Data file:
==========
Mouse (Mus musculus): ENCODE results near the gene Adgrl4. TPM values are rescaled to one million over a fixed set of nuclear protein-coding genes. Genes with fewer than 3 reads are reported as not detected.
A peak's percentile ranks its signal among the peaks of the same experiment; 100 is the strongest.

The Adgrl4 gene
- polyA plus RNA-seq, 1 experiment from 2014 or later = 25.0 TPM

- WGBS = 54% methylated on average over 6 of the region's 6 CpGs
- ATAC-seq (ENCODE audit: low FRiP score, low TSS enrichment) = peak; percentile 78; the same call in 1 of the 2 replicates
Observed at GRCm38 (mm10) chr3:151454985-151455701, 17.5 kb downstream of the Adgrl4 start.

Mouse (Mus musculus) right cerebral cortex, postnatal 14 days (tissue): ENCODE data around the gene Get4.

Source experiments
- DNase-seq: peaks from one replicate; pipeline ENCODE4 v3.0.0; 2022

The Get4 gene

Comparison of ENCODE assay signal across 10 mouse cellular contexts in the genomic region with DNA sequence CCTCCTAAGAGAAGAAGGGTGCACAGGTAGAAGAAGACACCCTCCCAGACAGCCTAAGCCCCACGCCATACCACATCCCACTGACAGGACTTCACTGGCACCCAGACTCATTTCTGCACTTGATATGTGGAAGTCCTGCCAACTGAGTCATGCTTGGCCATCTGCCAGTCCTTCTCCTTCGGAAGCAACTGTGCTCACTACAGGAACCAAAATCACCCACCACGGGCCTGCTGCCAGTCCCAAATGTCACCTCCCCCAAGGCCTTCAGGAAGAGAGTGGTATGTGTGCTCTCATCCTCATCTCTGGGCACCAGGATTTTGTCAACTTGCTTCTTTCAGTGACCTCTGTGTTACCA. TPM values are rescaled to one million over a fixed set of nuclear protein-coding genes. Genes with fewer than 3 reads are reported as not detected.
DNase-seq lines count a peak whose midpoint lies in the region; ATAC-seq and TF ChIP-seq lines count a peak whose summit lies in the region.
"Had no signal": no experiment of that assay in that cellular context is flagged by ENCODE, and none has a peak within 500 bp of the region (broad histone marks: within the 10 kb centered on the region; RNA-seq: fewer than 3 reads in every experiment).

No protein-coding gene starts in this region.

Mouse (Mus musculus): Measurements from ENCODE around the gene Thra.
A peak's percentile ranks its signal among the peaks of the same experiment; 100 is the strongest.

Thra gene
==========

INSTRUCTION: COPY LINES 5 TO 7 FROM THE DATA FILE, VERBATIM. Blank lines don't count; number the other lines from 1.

- WGBS = 54% methylated on average over 6 of the region's 6 CpGs
- ATAC-seq (ENCODE audit: low FRiP score, low TSS enrichment) = peak; percentile 78; the same call in 1 of the 2 replicates
Observed at GRCm38 (mm10) chr3:151454985-151455701, 17.5 kb downstream of the Adgrl4 start.